Hyllie railway station

Hyllie Station (Swedish: Hyllie station) is a railway station in the southwestern part of Malmö, Sweden, located in Hyllie city district. It is the first station on the Swedish side of the Oresund Line, being closest to the Øresund Bridge.

The station opened in 2010 as a part of the newly built City Tunnel along with Triangeln railway station and a new underground part of Malmö Central Station.

Close to the station are Malmö Arena and the Emporia shopping mall. Many companies, including Skanska, also have offices next to the station.

The station is being served by Øresundståg regional trains and Pågatågen commuter trains. It is also an important hub for regional bus services to/from Trelleborg, Vellinge, Skanör and Falsterbo.


Höllviken is a locality situated in Vellinge Municipality, Skåne County, Sweden with 10,607 inhabitants in 2010. It is located close to both Malmö and the Øresund Bridge which connects Sweden and Denmark.

The town is a popular summer vacation spot for northern Europeans, who are attracted to its sand beaches and the historical sites which date back to the time of the Vikings. The peninsula on which the town is situated is unique because it is surrounded by two different seas: Öresund and The Baltic Sea.

Prior to the 1960s, the peninsula remained mainly populated by wealthy businessmen from the Malmö region during the summers. Recently, however, it has begun to grow as a commuter town.

The following sports clubs are located in Höllviken:

FC Höllviken

Kalvebod Fælled

Kalvebod Fælled ("Kalvebod Commons"), also known as Vestamager ("Western Amager"), takes up roughly one fourth of the island of Amager near Copenhagen, Denmark.

The area consists of reclaimed sea bed, with a number of former islets making up small isolated hills; it was dammed and drained during the 1940s to serve as an artillery training range. After active military use ended in 1983, some of the area has been used for transportation infrastructure (motorway and railway in connection with the Øresund bridge), a landfill on the stip between the motorway and the ocean dyke, a golf course and the southern end of the Ørestad urban development. Most of the area, however, lies as lightly maintained parkland featuring a range of nature types, from young forests to tidal marshes; some areas are prevented from developing into forests by grazing livestock and game. After years of preparation the area was finally cleared of unexploded munitions and fully opened to the general public on October 15, 2010.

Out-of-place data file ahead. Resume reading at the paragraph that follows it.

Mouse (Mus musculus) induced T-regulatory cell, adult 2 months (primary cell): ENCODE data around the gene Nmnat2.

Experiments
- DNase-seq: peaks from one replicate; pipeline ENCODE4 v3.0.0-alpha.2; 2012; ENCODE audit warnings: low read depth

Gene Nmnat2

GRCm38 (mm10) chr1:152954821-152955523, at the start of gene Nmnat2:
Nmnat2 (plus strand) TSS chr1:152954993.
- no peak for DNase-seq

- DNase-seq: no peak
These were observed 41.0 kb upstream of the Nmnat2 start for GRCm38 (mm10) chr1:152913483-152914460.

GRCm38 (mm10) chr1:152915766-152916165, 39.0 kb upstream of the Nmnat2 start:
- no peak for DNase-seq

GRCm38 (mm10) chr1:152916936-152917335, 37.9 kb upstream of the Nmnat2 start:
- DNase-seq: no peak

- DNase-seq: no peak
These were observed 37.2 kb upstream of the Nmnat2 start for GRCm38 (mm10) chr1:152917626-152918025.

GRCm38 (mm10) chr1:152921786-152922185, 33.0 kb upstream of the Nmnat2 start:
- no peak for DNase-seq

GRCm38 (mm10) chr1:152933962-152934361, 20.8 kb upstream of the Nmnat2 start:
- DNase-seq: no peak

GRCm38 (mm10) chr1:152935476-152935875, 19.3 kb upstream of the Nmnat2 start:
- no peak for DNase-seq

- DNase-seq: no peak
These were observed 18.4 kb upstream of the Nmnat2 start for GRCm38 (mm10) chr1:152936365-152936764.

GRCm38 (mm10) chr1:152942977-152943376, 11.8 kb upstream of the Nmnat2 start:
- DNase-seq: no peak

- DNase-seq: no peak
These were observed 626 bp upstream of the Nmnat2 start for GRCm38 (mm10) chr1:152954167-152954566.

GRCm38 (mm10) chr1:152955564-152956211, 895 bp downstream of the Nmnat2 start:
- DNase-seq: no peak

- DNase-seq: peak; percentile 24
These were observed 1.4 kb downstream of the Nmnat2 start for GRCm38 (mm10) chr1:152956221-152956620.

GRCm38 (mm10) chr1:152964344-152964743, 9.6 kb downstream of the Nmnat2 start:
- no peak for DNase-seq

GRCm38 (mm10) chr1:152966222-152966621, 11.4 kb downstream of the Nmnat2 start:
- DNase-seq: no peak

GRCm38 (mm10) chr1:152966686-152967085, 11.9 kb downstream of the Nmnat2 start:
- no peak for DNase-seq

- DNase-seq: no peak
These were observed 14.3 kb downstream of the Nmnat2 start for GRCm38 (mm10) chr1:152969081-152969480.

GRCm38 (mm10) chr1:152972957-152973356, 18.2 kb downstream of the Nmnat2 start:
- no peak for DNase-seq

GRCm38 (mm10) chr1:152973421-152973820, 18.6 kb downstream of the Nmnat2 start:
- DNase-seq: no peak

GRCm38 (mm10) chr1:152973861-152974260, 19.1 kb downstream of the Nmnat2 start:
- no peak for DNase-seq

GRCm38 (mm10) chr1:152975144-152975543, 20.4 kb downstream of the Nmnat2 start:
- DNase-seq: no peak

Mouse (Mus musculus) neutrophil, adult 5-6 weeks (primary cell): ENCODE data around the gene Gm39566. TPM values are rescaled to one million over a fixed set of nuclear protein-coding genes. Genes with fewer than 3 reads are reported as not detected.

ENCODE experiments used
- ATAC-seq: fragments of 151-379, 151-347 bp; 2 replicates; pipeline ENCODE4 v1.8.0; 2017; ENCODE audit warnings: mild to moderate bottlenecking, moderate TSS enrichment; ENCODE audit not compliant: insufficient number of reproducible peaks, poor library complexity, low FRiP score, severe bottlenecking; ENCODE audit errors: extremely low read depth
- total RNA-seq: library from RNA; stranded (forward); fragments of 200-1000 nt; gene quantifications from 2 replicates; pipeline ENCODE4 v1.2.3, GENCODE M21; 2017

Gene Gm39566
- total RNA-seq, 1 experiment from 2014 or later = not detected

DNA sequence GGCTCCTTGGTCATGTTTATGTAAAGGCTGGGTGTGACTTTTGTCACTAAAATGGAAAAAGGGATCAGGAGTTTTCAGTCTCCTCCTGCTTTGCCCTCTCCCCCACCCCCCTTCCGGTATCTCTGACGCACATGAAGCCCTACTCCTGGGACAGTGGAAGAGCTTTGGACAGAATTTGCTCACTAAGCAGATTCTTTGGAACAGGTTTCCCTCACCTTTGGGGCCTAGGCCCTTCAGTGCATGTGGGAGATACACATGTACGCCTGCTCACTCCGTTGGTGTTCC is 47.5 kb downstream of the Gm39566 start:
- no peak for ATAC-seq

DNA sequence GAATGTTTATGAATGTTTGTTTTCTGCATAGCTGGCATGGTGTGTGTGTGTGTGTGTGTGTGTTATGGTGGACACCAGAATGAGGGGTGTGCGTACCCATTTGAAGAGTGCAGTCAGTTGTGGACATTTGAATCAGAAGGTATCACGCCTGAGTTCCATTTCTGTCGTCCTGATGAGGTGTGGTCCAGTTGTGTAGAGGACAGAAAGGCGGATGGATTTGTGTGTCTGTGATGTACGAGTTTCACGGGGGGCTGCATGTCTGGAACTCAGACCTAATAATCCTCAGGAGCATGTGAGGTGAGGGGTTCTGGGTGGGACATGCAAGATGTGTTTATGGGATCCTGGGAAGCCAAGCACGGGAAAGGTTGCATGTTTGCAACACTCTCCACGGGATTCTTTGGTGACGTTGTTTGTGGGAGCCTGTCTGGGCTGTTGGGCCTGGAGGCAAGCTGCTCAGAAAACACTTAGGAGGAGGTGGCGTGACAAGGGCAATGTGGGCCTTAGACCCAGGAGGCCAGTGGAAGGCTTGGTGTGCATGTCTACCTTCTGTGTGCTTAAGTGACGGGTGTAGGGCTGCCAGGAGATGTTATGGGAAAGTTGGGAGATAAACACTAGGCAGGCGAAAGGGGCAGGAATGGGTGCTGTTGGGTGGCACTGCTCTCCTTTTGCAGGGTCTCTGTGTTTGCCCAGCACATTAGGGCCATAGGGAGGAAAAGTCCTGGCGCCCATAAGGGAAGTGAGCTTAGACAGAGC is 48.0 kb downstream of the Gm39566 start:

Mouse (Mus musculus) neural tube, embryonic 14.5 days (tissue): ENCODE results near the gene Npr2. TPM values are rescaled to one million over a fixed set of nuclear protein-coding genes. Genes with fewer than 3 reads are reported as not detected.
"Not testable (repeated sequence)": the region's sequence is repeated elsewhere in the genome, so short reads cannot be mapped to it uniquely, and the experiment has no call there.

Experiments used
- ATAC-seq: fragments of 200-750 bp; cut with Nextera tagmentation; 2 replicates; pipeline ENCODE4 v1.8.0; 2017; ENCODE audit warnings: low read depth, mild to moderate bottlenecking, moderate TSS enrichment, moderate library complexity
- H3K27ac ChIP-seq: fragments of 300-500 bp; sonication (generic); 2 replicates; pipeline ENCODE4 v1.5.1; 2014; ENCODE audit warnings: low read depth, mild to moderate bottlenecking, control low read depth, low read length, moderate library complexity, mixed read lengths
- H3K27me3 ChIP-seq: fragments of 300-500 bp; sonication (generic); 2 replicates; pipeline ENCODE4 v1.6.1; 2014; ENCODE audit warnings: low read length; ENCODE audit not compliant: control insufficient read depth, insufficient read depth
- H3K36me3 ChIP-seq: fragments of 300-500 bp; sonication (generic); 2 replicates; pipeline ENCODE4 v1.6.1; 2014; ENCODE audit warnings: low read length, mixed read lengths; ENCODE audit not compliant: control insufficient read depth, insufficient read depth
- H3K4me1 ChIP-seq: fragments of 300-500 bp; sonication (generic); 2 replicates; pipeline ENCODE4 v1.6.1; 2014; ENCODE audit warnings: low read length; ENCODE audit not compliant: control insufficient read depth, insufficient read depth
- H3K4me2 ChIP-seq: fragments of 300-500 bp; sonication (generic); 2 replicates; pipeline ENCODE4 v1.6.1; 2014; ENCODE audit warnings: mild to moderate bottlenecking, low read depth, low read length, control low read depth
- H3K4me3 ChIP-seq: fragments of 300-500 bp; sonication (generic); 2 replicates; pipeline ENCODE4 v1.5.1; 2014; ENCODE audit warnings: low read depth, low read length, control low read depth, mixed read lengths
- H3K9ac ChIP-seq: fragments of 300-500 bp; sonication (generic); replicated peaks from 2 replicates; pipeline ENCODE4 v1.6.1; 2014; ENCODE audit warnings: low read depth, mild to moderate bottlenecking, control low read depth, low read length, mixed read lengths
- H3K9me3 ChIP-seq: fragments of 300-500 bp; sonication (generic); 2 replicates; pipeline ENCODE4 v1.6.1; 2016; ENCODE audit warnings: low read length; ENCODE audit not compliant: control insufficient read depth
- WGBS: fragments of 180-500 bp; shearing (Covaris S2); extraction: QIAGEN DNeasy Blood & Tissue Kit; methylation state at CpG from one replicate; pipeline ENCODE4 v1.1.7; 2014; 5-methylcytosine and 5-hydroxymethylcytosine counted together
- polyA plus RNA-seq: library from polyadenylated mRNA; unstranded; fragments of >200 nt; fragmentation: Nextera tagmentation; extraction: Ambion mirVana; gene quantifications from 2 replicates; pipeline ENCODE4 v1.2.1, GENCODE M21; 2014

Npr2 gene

Previously, because of the risk of unexploded munitions, walking outside the paths and roads was generally not allowed. A large area in the southwestern corner is set aside under the Natura 2000-scheme as an EU-recognized bird protection area to which the general public has no access.


Malmö (, also US: , Swedish: [²malmøː] (listen); Danish: Malmø [ˈmalmøːˀ]) is the largest city of the Swedish county of Skåne County, the third-largest city in Sweden, after Stockholm and Gothenburg, and the sixth-largest city in Scandinavia, with a population of 312,012 inhabitants in 2017 out of a municipal total of 338,230. The Malmö Metropolitan Region is home to over 700,000 people, and the Øresund Region, which includes Malmö, is home to 4 million people.Malmö was one of the earliest and most industrialized towns of Scandinavia, but it struggled with the adaptation to post-industrialism. Since the construction of the Øresund Bridge, Malmö has undergone a major transformation with architectural developments, and it has attracted new biotech and IT companies, and particularly students through Malmö University, founded in 1998. The city contains many historic buildings and parks, and is also a commercial center for the western part of Scania.

Oresund Line

Oresund Line (Swedish: Öresundsbanan, Danish: Øresundbanen) is a 24/7 railway between Copenhagen in Denmark and Malmö in Sweden via the Oresund Bridge, with a 35-40 minutes trip. On the Swedish side it is managed by the Swedish Transport Administration, on the Danish side by Banedanmark.

The railway line approaches Copenhagen from the Continental Line south of Malmö and heads west, passing over the Oresund Bridge on the lower section of the Peberholm artificial island, under Copenhagen Airport to Copenhagen Central Station. In Malmö, the City Tunnel connects the railway directly to Malmö C.

IC3 Oresundtrains are operated by DSB on the Danish side and Transdev on the Swedish side. It connects Copenhagen and Malmö, with connections to Gothenburg, Kalmar, and Karlskrona. On the Danish side, many trains continue northwards on the Coast Line to Helsingør. SJ operates SJ 2000 high-speed trains between Stockholm, Malmö, and Copenhagen. Freight trains are operated by Railion using EG locomotives.


Peberholm (Pepper Islet, Swedish: Pepparholm), is a small artificial island in the Danish part of the Øresund strait, created as part of the Øresund Bridge connecting Denmark with Sweden. Peberholm is close to the small natural island of Saltholm (Salt Islet), and was named to complement it. It has an area of 1.3 km² (325 acres) and belongs to Denmark.